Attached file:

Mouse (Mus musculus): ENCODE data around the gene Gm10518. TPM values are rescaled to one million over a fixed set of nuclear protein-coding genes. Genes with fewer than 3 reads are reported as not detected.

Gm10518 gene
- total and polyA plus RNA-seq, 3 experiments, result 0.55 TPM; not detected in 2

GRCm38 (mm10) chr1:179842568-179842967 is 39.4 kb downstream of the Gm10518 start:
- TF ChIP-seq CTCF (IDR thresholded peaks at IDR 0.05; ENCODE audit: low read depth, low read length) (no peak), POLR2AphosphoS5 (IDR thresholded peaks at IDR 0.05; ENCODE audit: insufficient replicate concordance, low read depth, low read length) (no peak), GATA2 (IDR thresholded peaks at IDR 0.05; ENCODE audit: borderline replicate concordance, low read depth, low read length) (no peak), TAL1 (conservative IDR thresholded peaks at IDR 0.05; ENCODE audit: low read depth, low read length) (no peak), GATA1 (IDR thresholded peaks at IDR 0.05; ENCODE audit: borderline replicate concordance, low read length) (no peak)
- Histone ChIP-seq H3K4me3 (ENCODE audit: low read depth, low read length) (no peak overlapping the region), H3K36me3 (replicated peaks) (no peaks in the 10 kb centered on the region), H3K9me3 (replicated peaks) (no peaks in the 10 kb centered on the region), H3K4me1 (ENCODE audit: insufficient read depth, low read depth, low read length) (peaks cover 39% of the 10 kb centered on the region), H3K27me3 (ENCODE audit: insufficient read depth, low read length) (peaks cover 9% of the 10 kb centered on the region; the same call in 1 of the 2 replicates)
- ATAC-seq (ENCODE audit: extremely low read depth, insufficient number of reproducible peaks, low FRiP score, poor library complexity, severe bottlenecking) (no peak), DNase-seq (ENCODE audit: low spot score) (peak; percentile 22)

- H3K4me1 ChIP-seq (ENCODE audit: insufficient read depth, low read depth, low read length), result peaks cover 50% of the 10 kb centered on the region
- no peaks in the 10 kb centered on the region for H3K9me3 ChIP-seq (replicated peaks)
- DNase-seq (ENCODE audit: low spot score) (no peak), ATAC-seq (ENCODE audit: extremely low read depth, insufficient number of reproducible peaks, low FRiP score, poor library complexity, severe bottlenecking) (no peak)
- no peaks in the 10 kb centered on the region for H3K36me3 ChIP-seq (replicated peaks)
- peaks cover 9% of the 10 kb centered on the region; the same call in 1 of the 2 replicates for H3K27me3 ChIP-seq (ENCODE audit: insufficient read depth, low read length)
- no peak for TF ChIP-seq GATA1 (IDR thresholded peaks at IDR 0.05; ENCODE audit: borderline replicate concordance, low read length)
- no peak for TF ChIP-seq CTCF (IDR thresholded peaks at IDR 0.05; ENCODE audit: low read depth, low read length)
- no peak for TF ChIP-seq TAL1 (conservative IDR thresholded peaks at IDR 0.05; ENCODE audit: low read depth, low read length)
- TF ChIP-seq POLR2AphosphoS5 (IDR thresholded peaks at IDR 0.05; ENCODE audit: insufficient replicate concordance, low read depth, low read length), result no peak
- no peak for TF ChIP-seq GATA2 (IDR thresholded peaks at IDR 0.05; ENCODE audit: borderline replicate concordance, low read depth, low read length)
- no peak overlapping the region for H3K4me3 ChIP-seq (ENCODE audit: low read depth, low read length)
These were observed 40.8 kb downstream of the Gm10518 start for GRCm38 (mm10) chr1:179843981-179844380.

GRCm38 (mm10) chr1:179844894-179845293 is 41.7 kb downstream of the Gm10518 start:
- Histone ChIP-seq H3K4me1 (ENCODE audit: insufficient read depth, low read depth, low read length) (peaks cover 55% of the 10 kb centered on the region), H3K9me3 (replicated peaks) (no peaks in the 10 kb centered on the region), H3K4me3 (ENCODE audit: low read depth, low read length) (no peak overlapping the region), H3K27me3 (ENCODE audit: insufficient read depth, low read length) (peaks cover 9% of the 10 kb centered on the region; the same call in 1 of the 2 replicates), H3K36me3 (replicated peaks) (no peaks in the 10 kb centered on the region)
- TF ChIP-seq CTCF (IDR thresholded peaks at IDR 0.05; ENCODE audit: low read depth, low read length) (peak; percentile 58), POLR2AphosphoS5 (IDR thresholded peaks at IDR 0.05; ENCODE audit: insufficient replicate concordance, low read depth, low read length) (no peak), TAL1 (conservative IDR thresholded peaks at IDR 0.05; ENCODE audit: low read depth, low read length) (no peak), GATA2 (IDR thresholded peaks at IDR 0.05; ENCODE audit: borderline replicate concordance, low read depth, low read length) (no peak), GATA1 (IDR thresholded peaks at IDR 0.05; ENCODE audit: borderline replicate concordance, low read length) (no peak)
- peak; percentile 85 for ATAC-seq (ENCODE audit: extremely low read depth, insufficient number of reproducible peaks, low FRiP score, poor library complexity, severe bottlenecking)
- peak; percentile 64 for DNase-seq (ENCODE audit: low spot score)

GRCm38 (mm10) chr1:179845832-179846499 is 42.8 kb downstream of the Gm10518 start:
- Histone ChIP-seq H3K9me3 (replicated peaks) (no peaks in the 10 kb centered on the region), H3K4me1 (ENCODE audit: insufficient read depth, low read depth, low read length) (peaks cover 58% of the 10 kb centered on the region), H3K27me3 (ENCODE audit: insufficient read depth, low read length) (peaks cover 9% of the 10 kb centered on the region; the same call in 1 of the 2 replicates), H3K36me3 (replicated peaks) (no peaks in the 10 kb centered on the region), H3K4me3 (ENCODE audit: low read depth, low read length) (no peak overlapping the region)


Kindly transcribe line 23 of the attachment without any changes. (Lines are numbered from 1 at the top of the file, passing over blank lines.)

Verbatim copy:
- peak; percentile 85 for ATAC-seq (ENCODE audit: extremely low read depth, insufficient number of reproducible peaks, low FRiP score, poor library complexity, severe bottlenecking)